As students enter the tertiary sector and/or find jobs and build careers, they may need to be further supported at intervals throughout their adulthood. Some jobs will disappear, new ones will emerge and the skill sets of many occupations will alter profoundly.

Increasingly, competencies will be gained outside of the Australian Qualifications Framework, through an increasing diversity of employer-based microcredentials, captured as digital badges. Professional development is likely to be transformed. Career advisors will have a crucial role to play.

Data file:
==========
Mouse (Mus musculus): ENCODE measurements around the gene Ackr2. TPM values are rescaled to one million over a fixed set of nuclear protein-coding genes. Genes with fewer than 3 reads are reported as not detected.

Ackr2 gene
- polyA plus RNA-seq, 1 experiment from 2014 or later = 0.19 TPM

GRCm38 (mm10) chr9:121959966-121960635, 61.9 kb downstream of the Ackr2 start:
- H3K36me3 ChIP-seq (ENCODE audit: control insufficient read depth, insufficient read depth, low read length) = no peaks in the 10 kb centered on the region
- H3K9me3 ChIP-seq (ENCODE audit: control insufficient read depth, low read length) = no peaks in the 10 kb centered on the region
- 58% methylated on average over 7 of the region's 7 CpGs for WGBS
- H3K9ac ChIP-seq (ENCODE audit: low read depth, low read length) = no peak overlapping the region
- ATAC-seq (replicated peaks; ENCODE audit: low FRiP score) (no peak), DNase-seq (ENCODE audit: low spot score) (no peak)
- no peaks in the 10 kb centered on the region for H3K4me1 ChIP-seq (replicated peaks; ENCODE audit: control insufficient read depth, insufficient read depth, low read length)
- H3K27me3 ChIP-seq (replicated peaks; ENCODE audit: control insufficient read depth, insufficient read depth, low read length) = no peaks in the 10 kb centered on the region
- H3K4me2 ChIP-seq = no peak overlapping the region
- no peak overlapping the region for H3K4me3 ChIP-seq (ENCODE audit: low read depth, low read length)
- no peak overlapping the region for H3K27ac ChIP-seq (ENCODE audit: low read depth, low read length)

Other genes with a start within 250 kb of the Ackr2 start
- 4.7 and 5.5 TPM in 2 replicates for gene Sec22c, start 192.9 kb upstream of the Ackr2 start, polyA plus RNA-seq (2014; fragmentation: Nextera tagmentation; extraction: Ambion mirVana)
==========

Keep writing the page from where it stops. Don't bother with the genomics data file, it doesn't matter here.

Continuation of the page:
If we are to take seriously the prospect of learning for life, then that bold ambition needs to be accompanied by the provision of a comprehensive and universal career service for life. Through such interventions, governments could significantly improve labour market mobility and provide the emerging skills upon which Australia’s future economic prosperity will depend.

But, even if we embrace the public purpose of lifetime career development, at its centre sit young people. The can feel overwhelmed as they face the stress and challenge of ‘deciding’ their future. They need and deserve professional help as they start their journey. It is time to declare, no if or buts, that all high school students (and their anxious parents) have a right to receive professional career guidance at school.